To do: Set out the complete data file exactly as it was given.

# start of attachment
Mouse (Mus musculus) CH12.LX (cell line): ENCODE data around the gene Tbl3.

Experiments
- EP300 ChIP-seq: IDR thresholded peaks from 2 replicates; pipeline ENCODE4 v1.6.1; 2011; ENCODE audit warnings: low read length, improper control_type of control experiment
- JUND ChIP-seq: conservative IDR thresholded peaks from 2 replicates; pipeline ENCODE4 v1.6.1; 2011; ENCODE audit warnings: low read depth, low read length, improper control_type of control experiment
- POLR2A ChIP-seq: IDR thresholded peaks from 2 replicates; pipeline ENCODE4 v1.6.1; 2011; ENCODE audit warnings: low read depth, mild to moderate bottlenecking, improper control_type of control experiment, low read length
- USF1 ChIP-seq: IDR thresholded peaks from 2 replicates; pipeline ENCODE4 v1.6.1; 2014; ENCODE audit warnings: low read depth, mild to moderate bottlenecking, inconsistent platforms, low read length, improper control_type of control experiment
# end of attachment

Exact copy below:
Mouse (Mus musculus) CH12.LX (cell line): ENCODE data around the gene Tbl3.

Experiments
- EP300 ChIP-seq: IDR thresholded peaks from 2 replicates; pipeline ENCODE4 v1.6.1; 2011; ENCODE audit warnings: low read length, improper control_type of control experiment
- JUND ChIP-seq: conservative IDR thresholded peaks from 2 replicates; pipeline ENCODE4 v1.6.1; 2011; ENCODE audit warnings: low read depth, low read length, improper control_type of control experiment
- POLR2A ChIP-seq: IDR thresholded peaks from 2 replicates; pipeline ENCODE4 v1.6.1; 2011; ENCODE audit warnings: low read depth, mild to moderate bottlenecking, improper control_type of control experiment, low read length
- USF1 ChIP-seq: IDR thresholded peaks from 2 replicates; pipeline ENCODE4 v1.6.1; 2014; ENCODE audit warnings: low read depth, mild to moderate bottlenecking, inconsistent platforms, low read length, improper control_type of control experiment